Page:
Coronavirus: The Hill and the Headlines, February 26 2021

Your guide to the latest Hill developments, news narratives, and media headlines from Hogan Lovells Government Relations and Public Affairs practice.

In Washington:

  • The House of Representatives was set to pass its $1.9 trillion pandemic relief package (H.R. 1319), late Friday night over solid Republican opposition. The passage is a key step toward giving President Joe Biden his first major legislative victory.  
  • Senate Parliamentarian Elizabeth MacDonough ruled Thursday that a $15 minimum wage increase cannot be included in a COVID-19 relief bill through the budget reconciliation process. Democrats had hoped to bypass a Senate filibuster against the wage hike through such a maneuver. Senate Budget Committee Chairman Bernie Sanders (I-VT), who had championed the wage hike, assailed the opinion. Lawmakers from both parties have presented the following alternatives:
    • Senate Finance Committee Chairman Ron Wyden (D-OR) on Friday proposed a 5 percent tax penalty on large corporations if any of their workers earn less than a certain amount. Sen. Sanders said he would work on such an amendment. A senior Democratic aide said Friday that Senate Majority Leader Chuck Schumer (D-NY) is looking at adding such a provision to the COVID-19 relief package. 
    • Sen. Josh Hawley (R-MO) on Friday announced a similar tax plan.
    • Sens. Mitt Romney (R-UT) and Tom Cotton (R-AR) this week introduced a proposal to raise the minimum wage to $10 an hour in 2025 and tie the wage increase to crack down on employers who hire undocumented immigrants.
  • An independent advisory panel to the Food and Drug Administration (FDA) unanimously recommended on Friday that the agency authorize Johnson & Johnson’s COVID-19 vaccine. The FDA is not required to follow the committee's recommendation but is widely expected to. The agency could issue an emergency use authorization as soon as Friday evening or Saturday. It would be the third coronavirus vaccine authorized in the U.S., in addition to vaccines from the Moderna and Pfizer-BioNTech. If authorized, it would be for people 18 years and older.
  • The Centers for Disease Control and Prevention’s (CDC) temporary eviction moratorium is unconstitutional, a federal judge ruled Thursday. Texas-based U.S. District Judge John Barker found that Congress lacked the constitutional authority to grant the CDC the power to halt evictions. He also ruled that the ban threatened the plaintiff landlords’ property rights. Former President Trump issued the order in September. Congress and President Biden extended it through March. Barker, a Trump appointee, did not enjoin the ban’s enforcement but reserved the option to do so. The federal government is expected to appeal.
  • The Navy on Friday reported more than a dozen COVID-19 cases among service members aboard a warship in the Middle East and several people possibly infected on another ship. The amphibious transport dock USS San Diego, which is docked in Bahrain, suffered from one outbreak. Additionally, “several persons [are] under investigation” on the guided-missile cruiser USS Philippine Sea, whose location the Navy did not disclose. The branch said medics are tracing infected sailors’ contacts on the ships and that infected personnel are isolated.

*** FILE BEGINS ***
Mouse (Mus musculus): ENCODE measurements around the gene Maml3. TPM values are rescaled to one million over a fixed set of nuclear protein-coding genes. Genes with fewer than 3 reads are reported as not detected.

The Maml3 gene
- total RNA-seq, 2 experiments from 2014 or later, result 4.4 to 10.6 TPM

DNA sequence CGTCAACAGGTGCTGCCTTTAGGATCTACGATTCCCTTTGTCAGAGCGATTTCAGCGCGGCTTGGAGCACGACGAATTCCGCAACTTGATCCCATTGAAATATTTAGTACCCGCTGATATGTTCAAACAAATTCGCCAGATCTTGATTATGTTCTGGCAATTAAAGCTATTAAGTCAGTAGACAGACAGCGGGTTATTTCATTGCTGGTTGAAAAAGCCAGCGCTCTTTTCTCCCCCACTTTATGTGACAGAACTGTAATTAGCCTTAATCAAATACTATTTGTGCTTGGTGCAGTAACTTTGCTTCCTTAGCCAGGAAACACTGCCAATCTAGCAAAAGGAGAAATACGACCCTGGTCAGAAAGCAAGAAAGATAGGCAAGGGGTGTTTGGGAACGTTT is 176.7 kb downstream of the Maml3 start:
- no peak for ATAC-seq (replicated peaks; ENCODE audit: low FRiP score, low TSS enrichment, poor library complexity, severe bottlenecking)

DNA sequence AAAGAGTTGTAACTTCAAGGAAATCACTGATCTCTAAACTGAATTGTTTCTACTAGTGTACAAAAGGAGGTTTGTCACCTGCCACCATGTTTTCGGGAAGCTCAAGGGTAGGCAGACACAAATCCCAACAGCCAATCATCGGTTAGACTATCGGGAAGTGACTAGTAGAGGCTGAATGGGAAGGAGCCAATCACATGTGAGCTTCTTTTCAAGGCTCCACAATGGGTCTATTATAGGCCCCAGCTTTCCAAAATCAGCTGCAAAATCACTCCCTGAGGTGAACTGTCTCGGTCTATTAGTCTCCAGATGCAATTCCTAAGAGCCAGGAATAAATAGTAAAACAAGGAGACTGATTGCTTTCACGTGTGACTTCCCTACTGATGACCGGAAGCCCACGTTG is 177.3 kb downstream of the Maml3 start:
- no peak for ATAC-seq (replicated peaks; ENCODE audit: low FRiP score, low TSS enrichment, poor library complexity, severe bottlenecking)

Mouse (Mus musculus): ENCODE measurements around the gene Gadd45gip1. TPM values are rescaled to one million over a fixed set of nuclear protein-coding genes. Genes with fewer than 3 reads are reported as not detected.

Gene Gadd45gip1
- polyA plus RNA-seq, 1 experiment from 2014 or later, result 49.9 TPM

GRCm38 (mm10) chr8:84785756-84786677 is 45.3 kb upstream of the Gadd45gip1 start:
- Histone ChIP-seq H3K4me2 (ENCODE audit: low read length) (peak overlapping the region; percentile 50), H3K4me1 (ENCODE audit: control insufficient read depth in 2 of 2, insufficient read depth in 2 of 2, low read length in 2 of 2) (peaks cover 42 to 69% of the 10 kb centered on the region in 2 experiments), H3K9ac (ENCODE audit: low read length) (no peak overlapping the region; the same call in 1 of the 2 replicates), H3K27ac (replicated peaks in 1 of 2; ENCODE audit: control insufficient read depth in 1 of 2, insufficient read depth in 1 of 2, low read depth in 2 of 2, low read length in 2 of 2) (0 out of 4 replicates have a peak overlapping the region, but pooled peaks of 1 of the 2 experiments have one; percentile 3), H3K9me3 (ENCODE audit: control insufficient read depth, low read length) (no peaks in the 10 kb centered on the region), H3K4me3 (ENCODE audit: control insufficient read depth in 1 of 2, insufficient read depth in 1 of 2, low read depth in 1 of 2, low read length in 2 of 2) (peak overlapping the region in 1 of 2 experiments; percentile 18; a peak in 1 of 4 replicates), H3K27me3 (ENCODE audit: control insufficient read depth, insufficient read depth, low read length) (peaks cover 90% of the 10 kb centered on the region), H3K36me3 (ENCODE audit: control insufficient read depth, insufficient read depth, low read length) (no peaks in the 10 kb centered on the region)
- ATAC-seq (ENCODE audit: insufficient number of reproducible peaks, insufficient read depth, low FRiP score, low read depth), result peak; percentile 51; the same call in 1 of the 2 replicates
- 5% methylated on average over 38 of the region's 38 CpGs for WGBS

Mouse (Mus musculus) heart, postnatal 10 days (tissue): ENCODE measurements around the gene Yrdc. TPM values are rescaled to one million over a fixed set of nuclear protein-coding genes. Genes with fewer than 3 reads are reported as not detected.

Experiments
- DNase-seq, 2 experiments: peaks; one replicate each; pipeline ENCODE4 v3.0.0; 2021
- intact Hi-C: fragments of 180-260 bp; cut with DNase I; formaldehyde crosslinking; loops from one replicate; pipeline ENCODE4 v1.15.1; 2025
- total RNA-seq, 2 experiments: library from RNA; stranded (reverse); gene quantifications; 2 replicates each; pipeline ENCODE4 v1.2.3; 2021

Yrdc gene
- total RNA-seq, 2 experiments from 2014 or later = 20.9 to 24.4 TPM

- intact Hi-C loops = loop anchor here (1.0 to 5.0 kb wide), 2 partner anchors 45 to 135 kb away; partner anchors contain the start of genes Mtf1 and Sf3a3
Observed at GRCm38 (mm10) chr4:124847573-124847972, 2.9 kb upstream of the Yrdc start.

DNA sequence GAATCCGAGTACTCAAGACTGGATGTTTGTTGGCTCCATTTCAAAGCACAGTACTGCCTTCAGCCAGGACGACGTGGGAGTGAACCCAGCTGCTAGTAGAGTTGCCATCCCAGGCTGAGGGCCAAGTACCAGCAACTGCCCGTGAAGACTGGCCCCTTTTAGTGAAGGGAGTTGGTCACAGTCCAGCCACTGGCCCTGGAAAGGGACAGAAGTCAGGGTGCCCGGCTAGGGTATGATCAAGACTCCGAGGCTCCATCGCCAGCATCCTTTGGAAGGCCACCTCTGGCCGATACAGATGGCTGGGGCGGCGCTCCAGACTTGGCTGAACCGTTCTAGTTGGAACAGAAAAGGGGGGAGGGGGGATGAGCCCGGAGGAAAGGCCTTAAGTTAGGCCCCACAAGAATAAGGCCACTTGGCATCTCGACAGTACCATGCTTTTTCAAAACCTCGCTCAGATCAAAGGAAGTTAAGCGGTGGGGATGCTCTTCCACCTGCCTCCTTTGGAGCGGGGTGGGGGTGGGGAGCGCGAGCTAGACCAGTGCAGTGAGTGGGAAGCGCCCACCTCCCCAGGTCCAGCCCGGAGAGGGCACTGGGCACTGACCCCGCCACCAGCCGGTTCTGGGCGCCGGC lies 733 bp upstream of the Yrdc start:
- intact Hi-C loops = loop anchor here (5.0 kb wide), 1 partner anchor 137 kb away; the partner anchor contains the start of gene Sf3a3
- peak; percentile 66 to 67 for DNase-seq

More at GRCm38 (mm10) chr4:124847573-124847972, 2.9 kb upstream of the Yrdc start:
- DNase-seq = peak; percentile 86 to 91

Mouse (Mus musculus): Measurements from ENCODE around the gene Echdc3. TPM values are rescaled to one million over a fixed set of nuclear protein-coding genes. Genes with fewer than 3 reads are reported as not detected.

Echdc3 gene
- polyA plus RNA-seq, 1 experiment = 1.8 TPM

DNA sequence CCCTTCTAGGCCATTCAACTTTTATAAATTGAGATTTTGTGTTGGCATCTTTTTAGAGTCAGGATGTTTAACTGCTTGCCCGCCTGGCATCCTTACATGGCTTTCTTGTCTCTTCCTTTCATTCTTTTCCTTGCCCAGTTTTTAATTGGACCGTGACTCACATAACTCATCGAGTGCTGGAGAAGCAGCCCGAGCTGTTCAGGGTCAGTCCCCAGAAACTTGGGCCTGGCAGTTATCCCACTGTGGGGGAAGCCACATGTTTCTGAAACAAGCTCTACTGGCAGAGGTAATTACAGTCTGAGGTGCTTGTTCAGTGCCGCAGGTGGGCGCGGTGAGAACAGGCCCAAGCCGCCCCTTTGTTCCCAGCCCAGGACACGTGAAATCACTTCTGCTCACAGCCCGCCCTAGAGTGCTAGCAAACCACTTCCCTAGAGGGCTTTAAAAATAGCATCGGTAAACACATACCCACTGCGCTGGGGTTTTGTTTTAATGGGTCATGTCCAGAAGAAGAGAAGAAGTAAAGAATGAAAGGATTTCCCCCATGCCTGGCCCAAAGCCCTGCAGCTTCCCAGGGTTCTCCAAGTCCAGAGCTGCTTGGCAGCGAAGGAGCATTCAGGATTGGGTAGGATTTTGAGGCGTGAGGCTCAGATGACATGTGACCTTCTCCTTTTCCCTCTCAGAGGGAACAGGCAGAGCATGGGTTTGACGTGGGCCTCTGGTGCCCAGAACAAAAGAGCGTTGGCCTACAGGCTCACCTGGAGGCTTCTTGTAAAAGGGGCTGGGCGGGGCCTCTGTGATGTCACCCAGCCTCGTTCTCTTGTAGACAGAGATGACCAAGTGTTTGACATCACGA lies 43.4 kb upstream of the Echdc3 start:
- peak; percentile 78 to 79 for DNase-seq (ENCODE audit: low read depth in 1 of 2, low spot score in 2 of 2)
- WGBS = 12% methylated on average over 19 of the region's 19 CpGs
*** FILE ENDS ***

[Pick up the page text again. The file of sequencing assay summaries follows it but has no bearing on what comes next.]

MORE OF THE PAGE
In the News:

  • Canada’s drug regulator authorized AstraZeneca’s coronavirus vaccine on Friday for adults aged 18 and older. Health Canada authorized two versions of the vaccine, one made in partnership with Oxford University and another manufactured by the Serum Institute of India. AstraZeneca’s vaccine is the third that Canada has authorized. The nation authorized vaccines from Pfizer and Moderna in December. Canada signed an agreement with British drugmaker AstraZeneca in September for 20 million doses of the vaccine.
  • Ten major auto insurance companies face class-action lawsuits from customers who claim that the firms charged excessive insurance premiums during the pandemic. The Associated Press reported that the suits filed Tuesday argue that the insurers failed to offer “meaningful” premium reductions reflecting “the reduction in cars on the road and reduced driving during the pandemic.” The defendants include State Farm, USAA, Geico, Allstate, Progressive, and more. The plaintiffs charge them with violating a Nevada state law barring excessive premiums. 
  • Months into the winter flu season, reports of the flu have "virtually disappeared" in the U.S. amid the coronavirus pandemic, the Associated Press reports. The drop is partly a byproduct of efforts to curb the spread of COVID-19, like wearing masks, social distancing, avoiding travel, and remote schooling, experts say. Nationally, CDC scientist Lynnette Bramme said, it's likely the "lowest flu season we've had on record," going back 25 years. The flu typically causes 600,000 to 800,000 hospitalizations a year, and between 50,000 and 60,000 deaths.

Authored by Ivan Zapien

Ivan Zapien
Washington, D.C.
Shelley Castle
Legislative Specialist
Washington, D.C.


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